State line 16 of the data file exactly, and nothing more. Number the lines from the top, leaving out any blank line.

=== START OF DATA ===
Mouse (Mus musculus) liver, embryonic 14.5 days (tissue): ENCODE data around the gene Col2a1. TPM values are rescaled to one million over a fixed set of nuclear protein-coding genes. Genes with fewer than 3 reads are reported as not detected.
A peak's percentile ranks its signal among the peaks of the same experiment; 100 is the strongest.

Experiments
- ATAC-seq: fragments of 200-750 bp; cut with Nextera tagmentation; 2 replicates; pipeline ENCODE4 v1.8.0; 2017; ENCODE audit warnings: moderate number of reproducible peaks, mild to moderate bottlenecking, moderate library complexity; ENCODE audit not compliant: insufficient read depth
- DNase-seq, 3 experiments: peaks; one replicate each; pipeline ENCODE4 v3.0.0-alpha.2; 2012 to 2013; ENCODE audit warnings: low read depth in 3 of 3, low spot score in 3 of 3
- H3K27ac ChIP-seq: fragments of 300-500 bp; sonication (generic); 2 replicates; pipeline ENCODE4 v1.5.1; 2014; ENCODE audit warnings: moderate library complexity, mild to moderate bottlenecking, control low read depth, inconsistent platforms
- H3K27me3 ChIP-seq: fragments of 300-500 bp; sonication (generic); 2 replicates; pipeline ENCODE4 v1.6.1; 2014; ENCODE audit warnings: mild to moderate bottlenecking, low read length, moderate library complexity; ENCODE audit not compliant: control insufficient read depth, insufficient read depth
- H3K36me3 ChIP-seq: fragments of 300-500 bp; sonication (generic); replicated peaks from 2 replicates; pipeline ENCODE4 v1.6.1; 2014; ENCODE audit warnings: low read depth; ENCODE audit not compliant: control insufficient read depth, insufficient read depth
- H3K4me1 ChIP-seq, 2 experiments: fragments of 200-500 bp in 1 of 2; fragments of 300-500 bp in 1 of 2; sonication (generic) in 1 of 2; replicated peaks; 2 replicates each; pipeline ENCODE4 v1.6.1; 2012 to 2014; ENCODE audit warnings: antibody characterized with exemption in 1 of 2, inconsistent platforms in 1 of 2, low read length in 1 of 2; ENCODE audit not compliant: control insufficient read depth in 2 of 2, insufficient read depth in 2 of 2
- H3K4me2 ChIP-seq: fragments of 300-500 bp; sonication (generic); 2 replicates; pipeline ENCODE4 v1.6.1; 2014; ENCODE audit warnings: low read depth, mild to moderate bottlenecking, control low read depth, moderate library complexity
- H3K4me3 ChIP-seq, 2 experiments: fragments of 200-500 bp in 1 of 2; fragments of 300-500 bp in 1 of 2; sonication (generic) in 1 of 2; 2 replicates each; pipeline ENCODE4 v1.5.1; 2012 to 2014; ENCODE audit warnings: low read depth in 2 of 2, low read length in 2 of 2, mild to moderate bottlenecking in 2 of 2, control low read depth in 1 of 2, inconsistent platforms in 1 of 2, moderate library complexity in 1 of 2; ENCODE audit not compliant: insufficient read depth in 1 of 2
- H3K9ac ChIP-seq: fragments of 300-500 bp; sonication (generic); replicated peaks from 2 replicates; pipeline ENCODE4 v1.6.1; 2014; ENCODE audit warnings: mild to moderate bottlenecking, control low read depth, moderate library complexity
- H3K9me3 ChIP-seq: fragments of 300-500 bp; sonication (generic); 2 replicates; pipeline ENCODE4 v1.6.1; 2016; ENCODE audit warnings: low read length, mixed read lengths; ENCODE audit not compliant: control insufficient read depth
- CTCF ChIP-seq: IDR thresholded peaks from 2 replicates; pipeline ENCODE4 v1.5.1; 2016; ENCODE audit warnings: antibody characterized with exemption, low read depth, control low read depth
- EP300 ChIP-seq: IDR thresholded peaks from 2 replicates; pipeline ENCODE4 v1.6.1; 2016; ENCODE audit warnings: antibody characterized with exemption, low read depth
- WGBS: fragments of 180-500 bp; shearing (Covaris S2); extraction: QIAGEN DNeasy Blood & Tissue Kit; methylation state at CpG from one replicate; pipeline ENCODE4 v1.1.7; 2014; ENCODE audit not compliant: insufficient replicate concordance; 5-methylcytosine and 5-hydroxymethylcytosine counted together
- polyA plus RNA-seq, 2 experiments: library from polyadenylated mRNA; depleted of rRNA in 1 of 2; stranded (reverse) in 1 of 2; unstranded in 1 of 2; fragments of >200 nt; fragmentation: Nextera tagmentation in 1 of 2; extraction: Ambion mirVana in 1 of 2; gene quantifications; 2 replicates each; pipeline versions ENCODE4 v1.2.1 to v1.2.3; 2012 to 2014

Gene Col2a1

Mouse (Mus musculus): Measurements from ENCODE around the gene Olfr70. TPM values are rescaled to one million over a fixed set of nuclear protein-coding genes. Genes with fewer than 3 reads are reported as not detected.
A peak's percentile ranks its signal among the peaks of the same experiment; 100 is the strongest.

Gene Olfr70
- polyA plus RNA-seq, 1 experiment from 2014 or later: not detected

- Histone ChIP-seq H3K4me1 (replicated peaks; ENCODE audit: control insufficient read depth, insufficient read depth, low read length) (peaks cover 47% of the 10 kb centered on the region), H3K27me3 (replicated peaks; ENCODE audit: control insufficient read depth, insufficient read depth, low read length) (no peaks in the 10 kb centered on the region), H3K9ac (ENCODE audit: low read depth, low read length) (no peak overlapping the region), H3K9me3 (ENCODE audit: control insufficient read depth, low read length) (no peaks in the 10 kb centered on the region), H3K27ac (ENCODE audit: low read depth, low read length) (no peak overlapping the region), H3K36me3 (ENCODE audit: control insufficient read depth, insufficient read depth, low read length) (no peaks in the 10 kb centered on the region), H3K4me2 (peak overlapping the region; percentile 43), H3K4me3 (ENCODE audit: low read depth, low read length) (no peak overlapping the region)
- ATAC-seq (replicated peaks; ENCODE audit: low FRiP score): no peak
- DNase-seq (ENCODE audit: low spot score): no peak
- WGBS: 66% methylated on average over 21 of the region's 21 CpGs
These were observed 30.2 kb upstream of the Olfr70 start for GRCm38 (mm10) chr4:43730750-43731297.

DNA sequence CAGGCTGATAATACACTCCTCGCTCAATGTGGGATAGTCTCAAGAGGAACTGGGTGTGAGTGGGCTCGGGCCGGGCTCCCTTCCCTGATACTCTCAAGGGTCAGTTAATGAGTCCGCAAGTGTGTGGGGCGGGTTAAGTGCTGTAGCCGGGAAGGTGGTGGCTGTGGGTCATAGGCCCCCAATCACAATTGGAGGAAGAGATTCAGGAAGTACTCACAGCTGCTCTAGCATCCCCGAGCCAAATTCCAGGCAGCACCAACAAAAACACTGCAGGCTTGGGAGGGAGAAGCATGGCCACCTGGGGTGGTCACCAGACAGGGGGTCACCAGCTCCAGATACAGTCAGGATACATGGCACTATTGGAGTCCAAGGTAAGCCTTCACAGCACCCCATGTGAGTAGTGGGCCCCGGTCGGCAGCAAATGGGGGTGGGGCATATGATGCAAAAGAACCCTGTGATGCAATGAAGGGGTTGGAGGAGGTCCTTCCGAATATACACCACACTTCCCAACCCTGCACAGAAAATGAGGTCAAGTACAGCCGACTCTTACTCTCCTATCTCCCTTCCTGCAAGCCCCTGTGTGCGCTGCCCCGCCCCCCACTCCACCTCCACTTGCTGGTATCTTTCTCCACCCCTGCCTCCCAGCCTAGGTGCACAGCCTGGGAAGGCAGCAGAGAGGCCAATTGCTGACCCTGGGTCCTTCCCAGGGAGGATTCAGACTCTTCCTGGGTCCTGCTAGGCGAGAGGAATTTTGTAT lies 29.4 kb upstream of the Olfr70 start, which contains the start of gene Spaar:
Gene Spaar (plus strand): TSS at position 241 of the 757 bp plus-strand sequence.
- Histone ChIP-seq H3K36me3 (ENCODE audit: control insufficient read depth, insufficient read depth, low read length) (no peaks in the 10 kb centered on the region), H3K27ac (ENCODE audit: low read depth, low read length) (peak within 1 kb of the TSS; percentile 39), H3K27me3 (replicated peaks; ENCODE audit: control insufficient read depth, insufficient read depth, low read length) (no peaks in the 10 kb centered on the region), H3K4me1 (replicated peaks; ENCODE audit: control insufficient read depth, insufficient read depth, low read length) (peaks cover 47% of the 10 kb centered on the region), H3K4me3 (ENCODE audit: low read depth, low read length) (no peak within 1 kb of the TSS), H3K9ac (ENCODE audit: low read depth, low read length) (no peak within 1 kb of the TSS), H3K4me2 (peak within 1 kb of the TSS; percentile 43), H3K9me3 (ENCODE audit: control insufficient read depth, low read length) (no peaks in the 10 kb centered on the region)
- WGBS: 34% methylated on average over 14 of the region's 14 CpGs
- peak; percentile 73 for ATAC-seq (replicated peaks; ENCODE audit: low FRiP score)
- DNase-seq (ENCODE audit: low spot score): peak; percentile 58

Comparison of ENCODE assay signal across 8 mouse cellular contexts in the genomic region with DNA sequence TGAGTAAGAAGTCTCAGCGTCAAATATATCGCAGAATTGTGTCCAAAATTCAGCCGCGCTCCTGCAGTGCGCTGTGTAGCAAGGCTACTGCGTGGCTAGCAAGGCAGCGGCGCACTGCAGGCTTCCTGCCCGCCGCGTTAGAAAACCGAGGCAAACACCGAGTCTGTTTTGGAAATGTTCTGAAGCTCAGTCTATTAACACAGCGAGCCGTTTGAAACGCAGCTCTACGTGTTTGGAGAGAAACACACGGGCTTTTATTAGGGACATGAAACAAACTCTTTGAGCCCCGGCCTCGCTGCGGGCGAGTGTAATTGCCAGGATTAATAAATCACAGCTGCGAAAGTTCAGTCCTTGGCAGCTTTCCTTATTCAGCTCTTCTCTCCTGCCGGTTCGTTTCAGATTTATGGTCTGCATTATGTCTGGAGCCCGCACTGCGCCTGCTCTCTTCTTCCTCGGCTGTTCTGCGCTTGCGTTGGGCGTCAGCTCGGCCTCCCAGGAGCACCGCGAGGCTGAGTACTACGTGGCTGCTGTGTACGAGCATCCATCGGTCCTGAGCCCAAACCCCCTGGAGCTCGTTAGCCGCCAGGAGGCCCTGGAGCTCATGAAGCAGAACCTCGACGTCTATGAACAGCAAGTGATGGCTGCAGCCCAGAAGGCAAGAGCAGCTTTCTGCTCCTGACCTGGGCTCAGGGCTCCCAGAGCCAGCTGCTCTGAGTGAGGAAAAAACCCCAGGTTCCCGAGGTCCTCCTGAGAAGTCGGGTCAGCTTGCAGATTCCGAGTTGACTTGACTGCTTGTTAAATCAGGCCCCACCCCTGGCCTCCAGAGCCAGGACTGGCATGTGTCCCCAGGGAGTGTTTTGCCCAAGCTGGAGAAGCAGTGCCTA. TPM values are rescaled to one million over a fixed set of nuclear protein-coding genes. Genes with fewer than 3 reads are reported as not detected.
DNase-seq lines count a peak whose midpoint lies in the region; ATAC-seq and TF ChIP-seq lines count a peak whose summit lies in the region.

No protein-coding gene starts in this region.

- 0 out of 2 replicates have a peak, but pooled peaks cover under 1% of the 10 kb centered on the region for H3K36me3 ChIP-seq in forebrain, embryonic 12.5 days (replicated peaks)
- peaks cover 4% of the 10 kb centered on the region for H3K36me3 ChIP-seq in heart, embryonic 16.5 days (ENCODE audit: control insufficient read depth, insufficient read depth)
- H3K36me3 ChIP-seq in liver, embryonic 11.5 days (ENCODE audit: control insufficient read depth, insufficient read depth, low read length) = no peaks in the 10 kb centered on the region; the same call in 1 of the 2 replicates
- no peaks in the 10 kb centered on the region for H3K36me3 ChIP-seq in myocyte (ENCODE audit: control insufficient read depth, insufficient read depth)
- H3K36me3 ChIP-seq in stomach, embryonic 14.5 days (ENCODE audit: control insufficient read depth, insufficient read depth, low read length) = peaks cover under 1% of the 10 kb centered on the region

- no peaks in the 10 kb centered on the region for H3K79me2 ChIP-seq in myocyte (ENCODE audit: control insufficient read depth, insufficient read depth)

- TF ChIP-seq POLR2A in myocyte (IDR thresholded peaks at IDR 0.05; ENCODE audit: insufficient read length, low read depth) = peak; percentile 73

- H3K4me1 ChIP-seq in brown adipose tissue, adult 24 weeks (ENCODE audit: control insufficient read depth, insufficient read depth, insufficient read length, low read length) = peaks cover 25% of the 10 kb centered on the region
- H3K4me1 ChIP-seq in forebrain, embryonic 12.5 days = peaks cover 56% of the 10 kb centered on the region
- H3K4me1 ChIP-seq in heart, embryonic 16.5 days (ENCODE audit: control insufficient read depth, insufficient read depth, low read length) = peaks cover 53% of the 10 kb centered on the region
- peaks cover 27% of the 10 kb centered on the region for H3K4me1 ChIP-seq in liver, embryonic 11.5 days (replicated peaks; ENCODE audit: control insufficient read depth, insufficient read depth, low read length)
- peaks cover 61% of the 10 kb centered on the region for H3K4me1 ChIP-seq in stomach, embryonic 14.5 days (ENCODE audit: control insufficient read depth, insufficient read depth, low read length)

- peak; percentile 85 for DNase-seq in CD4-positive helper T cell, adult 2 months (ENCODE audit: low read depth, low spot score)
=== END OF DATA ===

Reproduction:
- WGBS: fragments of 180-500 bp; shearing (Covaris S2); extraction: QIAGEN DNeasy Blood & Tissue Kit; methylation state at CpG from one replicate; pipeline ENCODE4 v1.1.7; 2014; ENCODE audit not compliant: insufficient replicate concordance; 5-methylcytosine and 5-hydroxymethylcytosine counted together